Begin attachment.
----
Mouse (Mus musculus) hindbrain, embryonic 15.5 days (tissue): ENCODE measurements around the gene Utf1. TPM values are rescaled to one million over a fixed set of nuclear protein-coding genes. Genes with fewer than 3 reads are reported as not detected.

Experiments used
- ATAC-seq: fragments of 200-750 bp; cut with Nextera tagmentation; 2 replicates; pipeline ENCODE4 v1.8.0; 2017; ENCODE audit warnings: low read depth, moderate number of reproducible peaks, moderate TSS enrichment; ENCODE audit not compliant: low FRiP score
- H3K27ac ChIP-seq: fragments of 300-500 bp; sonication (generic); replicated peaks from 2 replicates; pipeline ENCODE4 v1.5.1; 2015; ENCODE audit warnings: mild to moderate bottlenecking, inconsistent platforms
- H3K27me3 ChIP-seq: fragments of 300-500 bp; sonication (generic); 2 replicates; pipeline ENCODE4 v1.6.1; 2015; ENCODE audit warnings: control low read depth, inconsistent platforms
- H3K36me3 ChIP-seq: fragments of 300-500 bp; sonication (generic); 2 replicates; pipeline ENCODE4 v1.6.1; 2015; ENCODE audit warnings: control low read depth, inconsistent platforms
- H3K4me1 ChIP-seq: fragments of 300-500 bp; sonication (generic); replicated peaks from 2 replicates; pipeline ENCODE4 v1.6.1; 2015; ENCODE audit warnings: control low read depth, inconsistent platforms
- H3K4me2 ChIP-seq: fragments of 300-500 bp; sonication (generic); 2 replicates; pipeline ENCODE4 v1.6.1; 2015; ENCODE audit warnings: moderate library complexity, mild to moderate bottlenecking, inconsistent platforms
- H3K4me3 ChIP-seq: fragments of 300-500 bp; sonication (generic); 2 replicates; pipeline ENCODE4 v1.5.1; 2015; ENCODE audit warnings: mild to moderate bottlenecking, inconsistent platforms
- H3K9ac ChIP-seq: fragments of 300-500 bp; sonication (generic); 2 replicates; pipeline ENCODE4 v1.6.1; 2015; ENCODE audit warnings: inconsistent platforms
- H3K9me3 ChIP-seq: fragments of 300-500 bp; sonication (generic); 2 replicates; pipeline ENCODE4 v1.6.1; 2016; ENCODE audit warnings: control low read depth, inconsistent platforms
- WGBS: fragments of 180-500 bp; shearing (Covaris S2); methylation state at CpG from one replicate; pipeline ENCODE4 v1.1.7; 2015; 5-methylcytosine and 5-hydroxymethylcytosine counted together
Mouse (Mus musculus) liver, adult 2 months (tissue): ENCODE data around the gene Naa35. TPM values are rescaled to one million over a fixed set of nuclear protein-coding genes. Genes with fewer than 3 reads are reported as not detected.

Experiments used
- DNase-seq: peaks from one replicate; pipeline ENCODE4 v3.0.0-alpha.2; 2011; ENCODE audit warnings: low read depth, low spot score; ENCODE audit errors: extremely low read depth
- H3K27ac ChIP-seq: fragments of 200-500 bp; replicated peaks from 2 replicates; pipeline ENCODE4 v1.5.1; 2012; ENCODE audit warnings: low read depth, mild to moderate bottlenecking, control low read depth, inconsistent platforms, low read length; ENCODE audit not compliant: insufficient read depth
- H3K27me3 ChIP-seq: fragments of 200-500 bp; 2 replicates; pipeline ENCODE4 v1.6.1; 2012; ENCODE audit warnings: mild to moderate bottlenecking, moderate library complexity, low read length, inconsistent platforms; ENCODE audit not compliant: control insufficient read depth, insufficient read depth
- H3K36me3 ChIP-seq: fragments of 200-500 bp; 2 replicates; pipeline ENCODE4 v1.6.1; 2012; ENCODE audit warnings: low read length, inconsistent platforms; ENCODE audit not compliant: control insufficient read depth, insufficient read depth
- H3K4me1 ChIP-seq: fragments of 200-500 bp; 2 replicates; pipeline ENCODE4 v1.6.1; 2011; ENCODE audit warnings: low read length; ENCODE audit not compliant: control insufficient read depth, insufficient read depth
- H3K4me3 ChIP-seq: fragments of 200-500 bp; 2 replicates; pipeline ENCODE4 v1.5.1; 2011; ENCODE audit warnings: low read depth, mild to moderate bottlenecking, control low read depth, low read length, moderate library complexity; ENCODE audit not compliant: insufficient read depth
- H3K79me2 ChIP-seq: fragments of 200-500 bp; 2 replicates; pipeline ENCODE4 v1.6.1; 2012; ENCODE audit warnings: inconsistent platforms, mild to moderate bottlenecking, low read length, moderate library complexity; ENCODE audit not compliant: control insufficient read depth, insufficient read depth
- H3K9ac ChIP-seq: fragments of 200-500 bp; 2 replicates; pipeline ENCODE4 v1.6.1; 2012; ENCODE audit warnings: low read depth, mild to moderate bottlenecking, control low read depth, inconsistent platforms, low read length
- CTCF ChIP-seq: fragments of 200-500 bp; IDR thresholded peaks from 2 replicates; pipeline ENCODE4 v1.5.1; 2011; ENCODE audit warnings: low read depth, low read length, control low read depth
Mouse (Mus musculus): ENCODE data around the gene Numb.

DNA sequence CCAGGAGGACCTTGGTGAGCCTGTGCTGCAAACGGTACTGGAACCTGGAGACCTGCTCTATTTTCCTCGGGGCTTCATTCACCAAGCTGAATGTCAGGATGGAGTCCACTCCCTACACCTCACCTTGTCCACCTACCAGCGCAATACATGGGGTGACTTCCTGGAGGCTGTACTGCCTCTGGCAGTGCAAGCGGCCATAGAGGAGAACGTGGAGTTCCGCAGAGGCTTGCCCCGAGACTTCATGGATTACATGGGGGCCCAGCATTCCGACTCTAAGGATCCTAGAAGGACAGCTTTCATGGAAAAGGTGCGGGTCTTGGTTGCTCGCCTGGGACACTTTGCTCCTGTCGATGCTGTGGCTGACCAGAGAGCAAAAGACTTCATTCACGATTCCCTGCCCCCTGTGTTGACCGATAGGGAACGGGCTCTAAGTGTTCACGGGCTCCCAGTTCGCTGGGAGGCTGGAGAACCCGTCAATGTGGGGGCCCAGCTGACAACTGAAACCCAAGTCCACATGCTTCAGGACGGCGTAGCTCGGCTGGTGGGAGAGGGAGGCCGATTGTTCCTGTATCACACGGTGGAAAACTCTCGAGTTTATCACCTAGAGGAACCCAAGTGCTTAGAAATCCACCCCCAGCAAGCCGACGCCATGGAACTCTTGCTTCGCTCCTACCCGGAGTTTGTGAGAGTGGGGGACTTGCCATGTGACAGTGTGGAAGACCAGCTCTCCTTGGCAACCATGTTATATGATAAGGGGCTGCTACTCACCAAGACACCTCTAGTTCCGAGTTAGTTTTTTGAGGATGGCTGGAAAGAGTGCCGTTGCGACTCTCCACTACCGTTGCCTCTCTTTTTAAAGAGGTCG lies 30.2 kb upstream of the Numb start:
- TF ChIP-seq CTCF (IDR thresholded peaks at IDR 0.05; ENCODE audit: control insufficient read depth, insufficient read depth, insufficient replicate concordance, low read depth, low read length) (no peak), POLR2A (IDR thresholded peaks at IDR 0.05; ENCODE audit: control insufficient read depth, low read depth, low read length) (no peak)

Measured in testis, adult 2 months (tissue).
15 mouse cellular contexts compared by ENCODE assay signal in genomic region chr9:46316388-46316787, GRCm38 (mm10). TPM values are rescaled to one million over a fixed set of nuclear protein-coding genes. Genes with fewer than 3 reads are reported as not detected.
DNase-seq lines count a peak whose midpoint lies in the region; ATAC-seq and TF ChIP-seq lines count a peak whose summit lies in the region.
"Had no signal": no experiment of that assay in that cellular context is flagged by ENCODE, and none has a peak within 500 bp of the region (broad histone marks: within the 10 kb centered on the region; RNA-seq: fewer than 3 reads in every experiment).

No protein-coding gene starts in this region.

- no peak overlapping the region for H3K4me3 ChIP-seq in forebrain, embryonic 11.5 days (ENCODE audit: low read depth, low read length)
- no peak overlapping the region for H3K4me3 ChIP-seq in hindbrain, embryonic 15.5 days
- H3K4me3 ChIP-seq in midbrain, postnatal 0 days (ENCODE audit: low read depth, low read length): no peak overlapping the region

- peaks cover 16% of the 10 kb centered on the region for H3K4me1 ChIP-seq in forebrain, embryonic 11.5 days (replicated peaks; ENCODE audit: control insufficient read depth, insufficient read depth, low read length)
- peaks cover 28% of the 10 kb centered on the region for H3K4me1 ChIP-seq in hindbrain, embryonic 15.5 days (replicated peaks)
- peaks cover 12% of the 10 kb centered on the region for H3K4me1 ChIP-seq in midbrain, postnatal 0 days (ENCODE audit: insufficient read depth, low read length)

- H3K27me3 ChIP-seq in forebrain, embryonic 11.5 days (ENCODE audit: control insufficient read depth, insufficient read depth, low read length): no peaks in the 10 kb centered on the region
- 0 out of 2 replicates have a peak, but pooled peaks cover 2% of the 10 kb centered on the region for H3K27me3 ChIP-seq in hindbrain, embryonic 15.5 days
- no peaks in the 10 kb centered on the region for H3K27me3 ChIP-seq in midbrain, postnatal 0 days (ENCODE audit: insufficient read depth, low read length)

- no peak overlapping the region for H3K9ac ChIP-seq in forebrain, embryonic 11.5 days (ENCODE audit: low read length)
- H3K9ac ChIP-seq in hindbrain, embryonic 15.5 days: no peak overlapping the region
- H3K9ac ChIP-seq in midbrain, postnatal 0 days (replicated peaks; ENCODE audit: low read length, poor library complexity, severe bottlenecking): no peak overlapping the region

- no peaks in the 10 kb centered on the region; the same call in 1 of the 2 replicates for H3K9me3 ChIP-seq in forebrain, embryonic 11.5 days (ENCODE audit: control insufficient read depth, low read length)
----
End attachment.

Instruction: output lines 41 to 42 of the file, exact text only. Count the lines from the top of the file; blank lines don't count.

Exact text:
- no peak overlapping the region for H3K9ac ChIP-seq in forebrain, embryonic 11.5 days (ENCODE audit: low read length)
- H3K9ac ChIP-seq in hindbrain, embryonic 15.5 days: no peak overlapping the region